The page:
After Fernandez made contact on a home run to left field off Braves starter Mike Minor, he flung his bat and watched the flight of the ball before taking a slow trot around the bases. Minor stared at the Miami rookie, and by the time Fernandez crossed home plate, Braves catcher Brian McCann had some choice words for him.
"I had a good year, and it ends up like this, on a day like today, which is really important to all American people," Fernandez said on the 12th anniversary of the Sept. 11 terrorist attacks. "It's something that is not right, and I'm embarrassed by it."
Fernandez carried over some emotions after the way Evan Gattis reacted after crushing a home run to lead off the top of the sixth.
"He took exception to Gattis' home run," McCann said. "You could tell that walking off the field. He happened to hit a home run and stood there. I just told him you can't do that. You can get someone hurt. It was just something that didn't need to happen.
"He didn't get aggressive. We just looked at each other. I think he realized that he messed up. I think the emotions got the best of him tonight."
"Him and I are really close," Fernandez said of McCann. "[Freddie] Freeman, too. He told me, 'Buddy, you can't do that.' I told him, 'I'm sorry, the game got the best of me.' I was just going to walk away. He was talking to me as a friend, or a dad, teaching a kid. That's how I felt."
To help make amends, a meeting was set up in the hallway near the clubhouses, and Fernandez apologized to McCann and Minor.
"I feel I don't deserve to be here, because this isn't high school no more," the rookie pitcher said. "This is a professional game, and we should be professional players. I think that never should happen. I'm embarrassed, and hopefully that will never happen again."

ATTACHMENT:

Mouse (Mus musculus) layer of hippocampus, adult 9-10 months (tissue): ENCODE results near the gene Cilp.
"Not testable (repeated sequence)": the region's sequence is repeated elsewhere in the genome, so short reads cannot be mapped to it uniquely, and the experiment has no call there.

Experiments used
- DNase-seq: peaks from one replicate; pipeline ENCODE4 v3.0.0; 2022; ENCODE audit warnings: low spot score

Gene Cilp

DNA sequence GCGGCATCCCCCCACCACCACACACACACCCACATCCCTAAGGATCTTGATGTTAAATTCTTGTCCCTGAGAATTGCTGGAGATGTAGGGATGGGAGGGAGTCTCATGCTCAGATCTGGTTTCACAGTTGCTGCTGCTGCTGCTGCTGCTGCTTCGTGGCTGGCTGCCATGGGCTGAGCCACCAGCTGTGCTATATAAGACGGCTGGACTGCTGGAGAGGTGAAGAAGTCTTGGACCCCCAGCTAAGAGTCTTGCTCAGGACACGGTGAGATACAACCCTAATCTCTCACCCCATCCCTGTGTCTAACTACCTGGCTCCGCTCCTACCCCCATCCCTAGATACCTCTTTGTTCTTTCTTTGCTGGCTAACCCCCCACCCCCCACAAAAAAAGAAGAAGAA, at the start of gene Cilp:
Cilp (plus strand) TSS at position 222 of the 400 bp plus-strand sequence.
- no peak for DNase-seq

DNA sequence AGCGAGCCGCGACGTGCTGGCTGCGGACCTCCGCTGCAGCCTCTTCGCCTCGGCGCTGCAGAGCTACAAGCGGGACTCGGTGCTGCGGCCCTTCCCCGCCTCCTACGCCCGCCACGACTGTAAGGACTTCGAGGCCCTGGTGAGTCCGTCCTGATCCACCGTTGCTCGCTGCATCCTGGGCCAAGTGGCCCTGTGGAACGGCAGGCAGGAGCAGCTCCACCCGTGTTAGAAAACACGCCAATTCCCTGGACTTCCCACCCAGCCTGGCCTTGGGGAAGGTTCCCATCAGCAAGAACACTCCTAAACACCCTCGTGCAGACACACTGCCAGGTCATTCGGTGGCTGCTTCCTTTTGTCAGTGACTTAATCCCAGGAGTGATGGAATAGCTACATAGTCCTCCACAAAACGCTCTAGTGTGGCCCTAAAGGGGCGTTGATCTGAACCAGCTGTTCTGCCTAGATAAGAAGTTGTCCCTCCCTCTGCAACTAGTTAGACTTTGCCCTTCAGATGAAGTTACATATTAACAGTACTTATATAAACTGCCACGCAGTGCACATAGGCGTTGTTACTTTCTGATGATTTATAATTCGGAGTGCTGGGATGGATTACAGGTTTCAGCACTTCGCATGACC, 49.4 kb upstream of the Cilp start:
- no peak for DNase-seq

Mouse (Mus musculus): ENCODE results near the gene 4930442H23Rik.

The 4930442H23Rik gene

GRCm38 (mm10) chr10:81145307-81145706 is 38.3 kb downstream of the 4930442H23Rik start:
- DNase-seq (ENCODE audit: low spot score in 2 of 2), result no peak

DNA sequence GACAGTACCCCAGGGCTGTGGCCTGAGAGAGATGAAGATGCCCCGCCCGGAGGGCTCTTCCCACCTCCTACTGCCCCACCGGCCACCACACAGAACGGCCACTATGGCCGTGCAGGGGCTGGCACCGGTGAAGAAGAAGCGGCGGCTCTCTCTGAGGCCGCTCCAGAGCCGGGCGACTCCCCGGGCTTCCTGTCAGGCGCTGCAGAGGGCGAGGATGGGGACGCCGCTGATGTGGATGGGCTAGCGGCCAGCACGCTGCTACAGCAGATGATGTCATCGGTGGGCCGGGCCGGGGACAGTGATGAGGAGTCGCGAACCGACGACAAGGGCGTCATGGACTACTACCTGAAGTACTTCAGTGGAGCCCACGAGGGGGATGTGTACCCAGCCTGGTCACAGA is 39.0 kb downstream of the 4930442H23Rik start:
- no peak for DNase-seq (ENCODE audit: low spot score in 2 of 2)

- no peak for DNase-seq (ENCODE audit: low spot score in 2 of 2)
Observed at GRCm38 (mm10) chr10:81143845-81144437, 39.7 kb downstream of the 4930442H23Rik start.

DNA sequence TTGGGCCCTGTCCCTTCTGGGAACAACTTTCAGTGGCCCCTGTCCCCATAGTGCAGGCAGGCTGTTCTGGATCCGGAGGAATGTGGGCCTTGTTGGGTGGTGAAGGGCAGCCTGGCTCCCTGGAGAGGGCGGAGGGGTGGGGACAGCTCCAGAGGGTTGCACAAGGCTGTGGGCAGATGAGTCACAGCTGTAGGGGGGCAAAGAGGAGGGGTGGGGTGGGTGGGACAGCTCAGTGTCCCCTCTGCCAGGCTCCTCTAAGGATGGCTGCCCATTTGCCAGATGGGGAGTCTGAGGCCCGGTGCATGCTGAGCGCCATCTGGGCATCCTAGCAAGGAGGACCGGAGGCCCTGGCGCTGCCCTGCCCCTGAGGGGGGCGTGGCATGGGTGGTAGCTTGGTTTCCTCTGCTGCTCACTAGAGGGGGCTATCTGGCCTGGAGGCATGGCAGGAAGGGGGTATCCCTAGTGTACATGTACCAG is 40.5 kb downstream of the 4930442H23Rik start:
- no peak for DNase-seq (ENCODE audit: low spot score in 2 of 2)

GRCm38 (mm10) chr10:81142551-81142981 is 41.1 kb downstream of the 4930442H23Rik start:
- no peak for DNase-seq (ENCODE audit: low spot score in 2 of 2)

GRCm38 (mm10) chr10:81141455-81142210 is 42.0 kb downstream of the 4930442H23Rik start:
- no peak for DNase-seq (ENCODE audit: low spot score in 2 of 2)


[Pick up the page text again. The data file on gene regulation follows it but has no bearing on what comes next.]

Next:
Atlanta third baseman Chris Johnson also took exception, and he was in the middle of the action. Johnson flied out to left in the top of the sixth, and exchanged words with Fernandez returning to the dugout. As Fernandez approached third on his home run trot, TV replays showed Johnson spitting toward the ground, and the pitcher following by spitting toward the base.
"The kid is a good pitcher," Johnson said. "He's got some other stuff going on, too, that upsets people sometimes. There were some guys in the dugout who weren't too happy with the smiling after getting people out and all of that kind of stuff. But it's fine. It's just guys being guys out there battling."
There was some pushing and shoving, but no punches thrown, and order was restored without any ejections. Warnings were issued.
"Not happy with that whole inning," Redmond said. "I think tonight showed some immaturity on Jose's part, and his youth. Not to make excuses for him. Showing the other team up with a home run, that's not what we're trying to do here. I know that he got caught up in the emotions. But I'm not happy. It really ruined the night for me. I know that will never happen again."
As a team, the Marlins addressed the situation, and the club is ready to move on.
"The way I've talked to these guys all year is to go up there and play hard," Redmond said. "We don't show teams up. We hit the ball and we run, that's it. We go out there and play hard. We respect the game. We respect the other team. We're 30-something games under .500. Those guys are going to the playoffs."
Fernandez, making his final start of his stellar rookie season, initially let his emotions stir in the top of the sixth. After Miami grabbed a 4-0 lead, Gattis homered on a 96-mph fastball to open the inning. After a McCann groundout, Johnson lined out to deep left field. Tempers were stirring then as the third baseman had some words with Fernandez.
"It's probably immaturity," Braves manager Fredi Gonzalez said. "He's a playful guy on the mound. He likes to have fun. We like to have fun, too. If he's going to play that playfulness game, then he shouldn't get upset when we hit a home run and have fun ourselves. It's boys being boys after that."
Once the top of the sixth inning ended, Fernandez was directing some words toward the Braves' dugout.
"This is a tough game," Gonzalez said. "You like to play loose and you like to have fun. But it's serious. Our guys take this serious. I know there are a lot of guys on that team over there that take it serious too. It will be taken care of."